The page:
Kelly Woodruff’s success as a trial lawyer and appellate advocate makes her a go-to litigator for large, complex commercial litigation, at all phases of a case. Clients come to Ms. Woodruff for practical, creative and efficient resolution of all types of business disputes, class actions and trusts and estates litigation. In almost 25 years of practice, Ms. Woodruff has been the lead attorney in dozens of trials and appeals.

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On December 6, 2016, after nearly twenty years of silence on insider trading, the U.S. Supreme Court unanimously affirmed the Ninth Circuit in holding that prosecutors need not show that a tipster received a pecuniary or other tangible benefit for providing inside information where the insider and trader are close friends or relatives. Salman v. United States, U.S. Supreme Court Case No. 15-628.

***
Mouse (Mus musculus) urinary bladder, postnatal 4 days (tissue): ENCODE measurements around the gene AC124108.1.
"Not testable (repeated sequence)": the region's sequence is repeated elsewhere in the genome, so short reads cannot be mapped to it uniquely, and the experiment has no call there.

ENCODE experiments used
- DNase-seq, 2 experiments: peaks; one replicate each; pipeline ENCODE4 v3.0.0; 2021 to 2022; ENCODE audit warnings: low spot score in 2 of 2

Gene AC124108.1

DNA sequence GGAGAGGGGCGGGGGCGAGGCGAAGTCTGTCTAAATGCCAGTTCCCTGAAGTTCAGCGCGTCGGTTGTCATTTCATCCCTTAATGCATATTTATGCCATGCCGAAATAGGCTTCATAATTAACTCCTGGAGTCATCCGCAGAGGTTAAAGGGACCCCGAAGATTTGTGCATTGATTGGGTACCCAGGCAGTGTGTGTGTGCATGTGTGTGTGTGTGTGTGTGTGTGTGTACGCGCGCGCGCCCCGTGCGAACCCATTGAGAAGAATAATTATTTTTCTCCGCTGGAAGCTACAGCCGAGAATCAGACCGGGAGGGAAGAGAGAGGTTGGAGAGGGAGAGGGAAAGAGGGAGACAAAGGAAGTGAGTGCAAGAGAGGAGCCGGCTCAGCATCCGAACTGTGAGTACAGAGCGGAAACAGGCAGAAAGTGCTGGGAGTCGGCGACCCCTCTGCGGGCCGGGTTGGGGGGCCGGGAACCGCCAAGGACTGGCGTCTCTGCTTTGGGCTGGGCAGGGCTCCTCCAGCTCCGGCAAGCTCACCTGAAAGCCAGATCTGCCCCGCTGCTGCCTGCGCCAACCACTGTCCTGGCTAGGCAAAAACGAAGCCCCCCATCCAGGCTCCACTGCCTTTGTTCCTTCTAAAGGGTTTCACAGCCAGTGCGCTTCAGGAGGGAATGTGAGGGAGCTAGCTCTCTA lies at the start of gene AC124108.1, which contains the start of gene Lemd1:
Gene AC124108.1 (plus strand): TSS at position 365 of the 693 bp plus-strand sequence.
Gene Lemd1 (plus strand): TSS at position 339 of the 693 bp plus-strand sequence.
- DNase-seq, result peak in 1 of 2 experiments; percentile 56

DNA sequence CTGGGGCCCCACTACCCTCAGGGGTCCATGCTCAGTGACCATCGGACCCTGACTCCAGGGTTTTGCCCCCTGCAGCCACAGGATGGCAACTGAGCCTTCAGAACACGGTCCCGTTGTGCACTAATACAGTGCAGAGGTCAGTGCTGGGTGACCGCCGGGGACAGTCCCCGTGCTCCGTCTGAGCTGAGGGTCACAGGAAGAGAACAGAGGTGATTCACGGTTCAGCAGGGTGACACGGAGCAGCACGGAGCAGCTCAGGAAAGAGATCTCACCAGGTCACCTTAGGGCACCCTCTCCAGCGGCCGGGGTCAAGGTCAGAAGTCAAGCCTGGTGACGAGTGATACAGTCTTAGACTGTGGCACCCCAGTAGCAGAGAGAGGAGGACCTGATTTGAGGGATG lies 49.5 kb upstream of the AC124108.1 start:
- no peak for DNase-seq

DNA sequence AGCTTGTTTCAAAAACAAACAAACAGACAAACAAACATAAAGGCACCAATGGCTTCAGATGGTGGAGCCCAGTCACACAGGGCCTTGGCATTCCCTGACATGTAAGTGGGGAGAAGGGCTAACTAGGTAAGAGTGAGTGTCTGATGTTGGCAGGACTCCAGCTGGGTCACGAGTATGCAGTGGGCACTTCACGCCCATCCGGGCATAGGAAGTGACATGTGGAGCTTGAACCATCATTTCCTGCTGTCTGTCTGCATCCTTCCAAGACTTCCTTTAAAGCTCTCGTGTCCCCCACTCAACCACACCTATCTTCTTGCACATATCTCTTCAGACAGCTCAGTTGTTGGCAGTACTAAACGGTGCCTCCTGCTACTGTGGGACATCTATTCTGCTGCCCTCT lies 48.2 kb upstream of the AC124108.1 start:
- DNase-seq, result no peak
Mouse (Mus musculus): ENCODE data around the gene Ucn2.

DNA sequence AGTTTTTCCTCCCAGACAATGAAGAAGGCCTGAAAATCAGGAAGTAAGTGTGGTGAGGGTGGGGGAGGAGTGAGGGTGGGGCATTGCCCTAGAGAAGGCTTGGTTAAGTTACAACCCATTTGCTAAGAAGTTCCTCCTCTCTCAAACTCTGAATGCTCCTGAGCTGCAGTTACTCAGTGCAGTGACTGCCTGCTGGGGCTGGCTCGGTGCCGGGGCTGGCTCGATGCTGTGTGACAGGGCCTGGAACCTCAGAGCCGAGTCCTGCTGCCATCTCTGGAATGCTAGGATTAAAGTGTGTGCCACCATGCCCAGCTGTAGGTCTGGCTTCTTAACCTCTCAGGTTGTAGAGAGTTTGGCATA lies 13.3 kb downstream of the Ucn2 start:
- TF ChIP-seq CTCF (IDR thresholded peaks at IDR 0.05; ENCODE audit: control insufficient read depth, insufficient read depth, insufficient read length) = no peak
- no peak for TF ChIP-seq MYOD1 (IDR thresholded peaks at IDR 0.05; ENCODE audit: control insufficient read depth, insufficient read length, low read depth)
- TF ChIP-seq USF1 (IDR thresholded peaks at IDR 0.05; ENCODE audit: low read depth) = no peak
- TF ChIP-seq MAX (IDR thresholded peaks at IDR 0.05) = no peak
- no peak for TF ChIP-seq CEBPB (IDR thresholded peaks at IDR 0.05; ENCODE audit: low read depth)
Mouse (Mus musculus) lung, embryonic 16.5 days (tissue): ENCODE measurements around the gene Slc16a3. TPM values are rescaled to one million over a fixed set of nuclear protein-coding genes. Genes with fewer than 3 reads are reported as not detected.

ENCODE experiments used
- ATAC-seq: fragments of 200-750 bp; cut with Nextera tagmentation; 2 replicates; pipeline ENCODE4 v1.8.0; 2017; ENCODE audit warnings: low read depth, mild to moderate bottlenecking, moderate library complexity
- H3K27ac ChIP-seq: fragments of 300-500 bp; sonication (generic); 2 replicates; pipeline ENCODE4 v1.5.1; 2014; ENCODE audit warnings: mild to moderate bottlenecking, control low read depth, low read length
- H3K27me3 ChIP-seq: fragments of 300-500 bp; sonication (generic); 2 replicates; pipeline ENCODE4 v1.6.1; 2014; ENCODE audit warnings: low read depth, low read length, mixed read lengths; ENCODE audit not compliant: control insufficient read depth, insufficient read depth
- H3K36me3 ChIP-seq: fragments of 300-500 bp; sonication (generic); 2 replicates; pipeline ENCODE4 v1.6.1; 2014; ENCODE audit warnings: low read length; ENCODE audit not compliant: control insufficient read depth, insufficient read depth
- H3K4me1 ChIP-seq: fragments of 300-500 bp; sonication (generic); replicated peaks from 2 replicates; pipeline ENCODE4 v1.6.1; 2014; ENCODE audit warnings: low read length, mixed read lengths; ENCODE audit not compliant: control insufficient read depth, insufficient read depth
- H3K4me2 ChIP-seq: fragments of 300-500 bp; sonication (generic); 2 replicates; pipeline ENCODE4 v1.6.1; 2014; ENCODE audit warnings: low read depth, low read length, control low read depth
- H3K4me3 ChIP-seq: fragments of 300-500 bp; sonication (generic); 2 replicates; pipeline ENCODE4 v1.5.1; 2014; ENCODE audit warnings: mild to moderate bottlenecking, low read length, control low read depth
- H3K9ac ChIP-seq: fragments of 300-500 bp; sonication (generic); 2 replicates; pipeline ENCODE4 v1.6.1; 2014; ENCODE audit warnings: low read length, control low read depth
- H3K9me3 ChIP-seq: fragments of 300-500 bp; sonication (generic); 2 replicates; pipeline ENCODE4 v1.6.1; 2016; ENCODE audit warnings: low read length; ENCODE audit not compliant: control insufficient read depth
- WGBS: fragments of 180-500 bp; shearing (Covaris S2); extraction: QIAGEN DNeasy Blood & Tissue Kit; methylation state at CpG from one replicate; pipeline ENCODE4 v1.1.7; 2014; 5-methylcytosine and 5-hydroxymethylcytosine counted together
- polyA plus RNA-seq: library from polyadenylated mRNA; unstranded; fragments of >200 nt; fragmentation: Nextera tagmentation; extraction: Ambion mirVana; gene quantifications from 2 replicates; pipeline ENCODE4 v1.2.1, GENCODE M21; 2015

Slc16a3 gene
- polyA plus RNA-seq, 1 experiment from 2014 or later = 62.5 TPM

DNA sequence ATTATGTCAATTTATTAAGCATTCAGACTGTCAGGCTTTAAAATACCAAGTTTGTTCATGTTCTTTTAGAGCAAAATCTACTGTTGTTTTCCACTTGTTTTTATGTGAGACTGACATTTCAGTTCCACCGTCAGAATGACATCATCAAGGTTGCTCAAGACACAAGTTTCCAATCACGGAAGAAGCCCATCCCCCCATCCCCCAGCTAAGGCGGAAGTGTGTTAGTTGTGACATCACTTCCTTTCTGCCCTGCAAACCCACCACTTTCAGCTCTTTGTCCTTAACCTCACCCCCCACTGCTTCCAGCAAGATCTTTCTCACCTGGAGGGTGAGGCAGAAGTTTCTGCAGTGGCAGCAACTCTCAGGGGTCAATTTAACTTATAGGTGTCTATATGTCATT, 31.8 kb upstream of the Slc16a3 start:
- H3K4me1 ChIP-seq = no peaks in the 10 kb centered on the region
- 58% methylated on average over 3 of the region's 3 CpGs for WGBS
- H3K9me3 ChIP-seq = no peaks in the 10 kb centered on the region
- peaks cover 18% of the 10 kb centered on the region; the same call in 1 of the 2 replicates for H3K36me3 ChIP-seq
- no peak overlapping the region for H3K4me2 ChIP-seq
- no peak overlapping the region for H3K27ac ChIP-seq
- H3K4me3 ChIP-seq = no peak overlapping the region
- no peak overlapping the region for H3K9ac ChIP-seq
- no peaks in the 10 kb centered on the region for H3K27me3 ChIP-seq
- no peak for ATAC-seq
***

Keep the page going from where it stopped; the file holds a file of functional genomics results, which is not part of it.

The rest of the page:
Salman was convicted for trading on information received from his friend, Michael Kara, who had in turn received the information from his brother and Salman’s brother-in-law, Maher Kara, a former Citigroup investment banker. Although Salman was not the insider, he was convicted based on so-called “tippee liability,” where the insider discloses nonpublic information to an outsider (a “tippee”) who then trades on the basis of the information, as established by the Supreme Court in its landmark Dirks decision. Dirks v. S.E.C., 463 U.S. 646 (1983).  Under Dirks, a tippee can be liable for insider trading provided the insider received a “personal benefit” from tipping the information, which benefit may be inferred where the tipper receives something of value in exchange for the tip or “makes a gift of confidential information to a trading relative or friend.”

Continue Reading Insider Trading Conviction in First Insider Trading Case in Nearly Two Decades Affirmed by Supreme Court